Added Searcy, the wife of Army 2nd Lt. Timothy Searcy, now stationed in Iraq: "It's hard to believe that this is military housing, because when you look at it, you say, 'This is on a military base?' It's just incredible."
When told of the newly installed kiosk that would allow her to send a video message to her husband in Iraq, she voiced out loud her amazement: "That's awesome."
Simmons said she likes the neighborhood and home. "I have a real kitchen; I don't have a little L-shaped closet."
She said her kids especially love the swimming pool that offers two water fountains.
Searcy, who was formerly on active duty, has lived in military housing at Elmendorf Air Force Base in Alaska and Incirlik Air Base in Turkey. She said her new Fort Meade space is just huge. "The kids," she added, "finally have a place to run."
The bedrooms inside the townhouses at Potomac Place are large enough for king- and queen-sized beds, another request made by focus groups, Mulvey pointed out.
Simmons said their move to Potomac Place has even made a difference in her relationship with her husband, Sgt. Joshua Simmons, and has helped her change her thoughts about the military.
"I'm happier," she said. "I stay at home and have three children, and he knows I'm happy, so we're both happier together."
Those are the kind of words any military service wants to hear from its families. Improving the quality of life for service members is a overall goals of privatization, Mulvey said.
"The soldier volunteered, and he gets to do what he wants to do," he said, "and the family just follows along. So they get stuck with the quality of life at whatever post they are."
He said the Army figures that by keeping families happy, it's going "to keep soldiers around longer, so it's really an investment in retention."
Picerne also has an investment at stake. Mulvey said the Picerne family put $10 million of its own money upfront to secure the more than $385 million needed to start the construction project.
The company leases its Fort Meade communities for the next 50 years and will receive servicemembers' basic allowance for housing, which currently ranges each month from $1,167 for an E-1 through E-4 to $1,864 for an O-6.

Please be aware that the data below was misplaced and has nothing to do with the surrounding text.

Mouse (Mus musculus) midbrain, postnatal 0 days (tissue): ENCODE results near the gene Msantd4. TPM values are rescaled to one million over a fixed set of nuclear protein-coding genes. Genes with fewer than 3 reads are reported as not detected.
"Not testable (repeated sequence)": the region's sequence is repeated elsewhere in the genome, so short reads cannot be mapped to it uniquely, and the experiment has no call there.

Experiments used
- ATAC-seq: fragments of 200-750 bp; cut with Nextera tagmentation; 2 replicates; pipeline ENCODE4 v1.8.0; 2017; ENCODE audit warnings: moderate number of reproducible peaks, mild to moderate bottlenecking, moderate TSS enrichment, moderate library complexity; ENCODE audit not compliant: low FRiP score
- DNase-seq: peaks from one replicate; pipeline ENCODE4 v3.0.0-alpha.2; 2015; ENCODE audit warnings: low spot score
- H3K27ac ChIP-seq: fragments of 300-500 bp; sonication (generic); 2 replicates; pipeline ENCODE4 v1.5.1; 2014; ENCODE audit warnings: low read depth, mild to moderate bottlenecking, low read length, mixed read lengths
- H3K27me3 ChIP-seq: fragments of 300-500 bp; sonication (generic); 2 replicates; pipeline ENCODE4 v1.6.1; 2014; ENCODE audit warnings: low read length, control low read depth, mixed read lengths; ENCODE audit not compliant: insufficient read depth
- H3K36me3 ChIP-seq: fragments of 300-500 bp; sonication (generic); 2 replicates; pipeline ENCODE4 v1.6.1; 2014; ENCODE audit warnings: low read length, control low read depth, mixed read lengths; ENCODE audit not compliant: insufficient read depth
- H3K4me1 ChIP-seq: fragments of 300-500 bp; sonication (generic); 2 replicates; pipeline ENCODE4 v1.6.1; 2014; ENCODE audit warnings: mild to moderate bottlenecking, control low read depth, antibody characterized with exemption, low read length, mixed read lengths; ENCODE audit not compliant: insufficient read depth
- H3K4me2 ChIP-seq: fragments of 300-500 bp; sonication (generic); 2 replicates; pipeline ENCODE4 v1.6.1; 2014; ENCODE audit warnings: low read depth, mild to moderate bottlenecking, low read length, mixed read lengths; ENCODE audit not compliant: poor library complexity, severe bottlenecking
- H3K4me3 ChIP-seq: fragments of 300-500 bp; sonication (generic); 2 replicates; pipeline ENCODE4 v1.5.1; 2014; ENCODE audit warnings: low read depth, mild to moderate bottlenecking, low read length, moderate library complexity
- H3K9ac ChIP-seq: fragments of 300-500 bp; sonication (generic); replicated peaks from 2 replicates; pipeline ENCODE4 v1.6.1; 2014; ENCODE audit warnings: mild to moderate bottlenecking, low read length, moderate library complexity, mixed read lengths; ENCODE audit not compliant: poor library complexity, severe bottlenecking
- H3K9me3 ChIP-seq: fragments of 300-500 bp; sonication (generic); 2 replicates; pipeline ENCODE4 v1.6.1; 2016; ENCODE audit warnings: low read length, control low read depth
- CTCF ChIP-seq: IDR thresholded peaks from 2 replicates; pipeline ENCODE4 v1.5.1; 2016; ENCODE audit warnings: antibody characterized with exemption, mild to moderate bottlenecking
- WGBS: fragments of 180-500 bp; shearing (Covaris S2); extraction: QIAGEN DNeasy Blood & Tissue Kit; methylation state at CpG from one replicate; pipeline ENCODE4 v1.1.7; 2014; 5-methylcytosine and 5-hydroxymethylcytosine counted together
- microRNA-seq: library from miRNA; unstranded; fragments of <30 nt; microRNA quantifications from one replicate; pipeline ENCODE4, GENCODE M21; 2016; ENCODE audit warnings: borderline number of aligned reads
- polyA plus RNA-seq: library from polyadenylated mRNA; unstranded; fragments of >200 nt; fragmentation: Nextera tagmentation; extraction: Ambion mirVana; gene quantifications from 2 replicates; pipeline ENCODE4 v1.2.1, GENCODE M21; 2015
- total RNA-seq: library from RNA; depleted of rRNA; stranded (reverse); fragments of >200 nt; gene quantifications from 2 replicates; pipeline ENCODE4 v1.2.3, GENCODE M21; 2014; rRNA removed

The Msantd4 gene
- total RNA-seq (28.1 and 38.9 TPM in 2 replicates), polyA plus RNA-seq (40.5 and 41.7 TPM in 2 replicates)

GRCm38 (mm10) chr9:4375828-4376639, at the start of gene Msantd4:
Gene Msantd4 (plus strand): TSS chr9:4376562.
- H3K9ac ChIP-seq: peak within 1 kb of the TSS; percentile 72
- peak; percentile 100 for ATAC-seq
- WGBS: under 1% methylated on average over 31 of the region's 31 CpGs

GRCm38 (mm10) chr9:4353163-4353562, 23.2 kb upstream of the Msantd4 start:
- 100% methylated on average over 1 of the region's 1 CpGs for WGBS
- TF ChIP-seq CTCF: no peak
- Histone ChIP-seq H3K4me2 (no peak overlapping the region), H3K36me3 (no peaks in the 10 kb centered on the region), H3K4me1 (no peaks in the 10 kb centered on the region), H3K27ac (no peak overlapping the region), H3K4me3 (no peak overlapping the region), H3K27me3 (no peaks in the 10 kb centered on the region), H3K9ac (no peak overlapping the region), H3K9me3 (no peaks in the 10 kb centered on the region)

Mulvey said the company doesn't expect to start getting a return on its investment until after the first 10 years. "The Picerne family put a lot of their dollars into making this happen, but they're doing it for the right reasons. So we do feel good about it."
A look inside one of Fort Meade's old townhouse units, most of which have stood for more than 40 years, explains in part the Army's move to privatized military housing.
Inside the existing Argonne East unit, the tiled floors have yellowed from years of waxing, layers of military-issue white paint coat the windows and cabinets. The three bedroom, one-and-a-half bath townhome is cramped, to say the least.
"This is as bad as it comes," said Mulvey.
Going to privatized military communities allowed the Defense Department to rebuild its aging military housing and improve the quality of life for servicemembers and their families faster and at a lower cost to American taxpayers.
At Argonne East, Picerne keeps the old townhouse unit in its present state to give visitors a before and after view, what Mulvey calls a "then and now" of the difference that RCI is making in the living conditions for military families.
Over the past two years Picerne has refurbished thousands of the homes like this, adding new kitchen appliances, sinks, counters, linoleum and carpet. "The Army was afraid of carpeting," Mulvey said. "We're not afraid of carpeting. Somebody lives here three years, they move out, there are stains on the carpet, we'll put new carpet in."
He noted that such touches are temporary until the company can tear down the old units and build new ones. Still, Picerne's patchwork on the Argonne East townhouses and other homes on Fort Meade are a dramatic improvement.
A few streets over, behind trees and next to the golf course, construction continues on several new neighborhoods that will one day become the permanent home for military families on Fort Meade.
Picerne's plan for Fort Meade calls for a total of five new neighborhoods and 3,170 new homes to be built over the next 10 years, making it one of the largest home developments in Maryland. Each neighborhood will have between 400 to 600 homes, Mulvey said.
The average size of each home is expected to be over 1,700 square feet, with most featuring two and a half baths, separate dining room, family room, breakfast nook, garage and porch.
Mulvey said that all new homes will range in size from three to five bedrooms, with 70 percent of the homes being four- and five-bedroom units. "People don't want two bedrooms any more," he pointed out.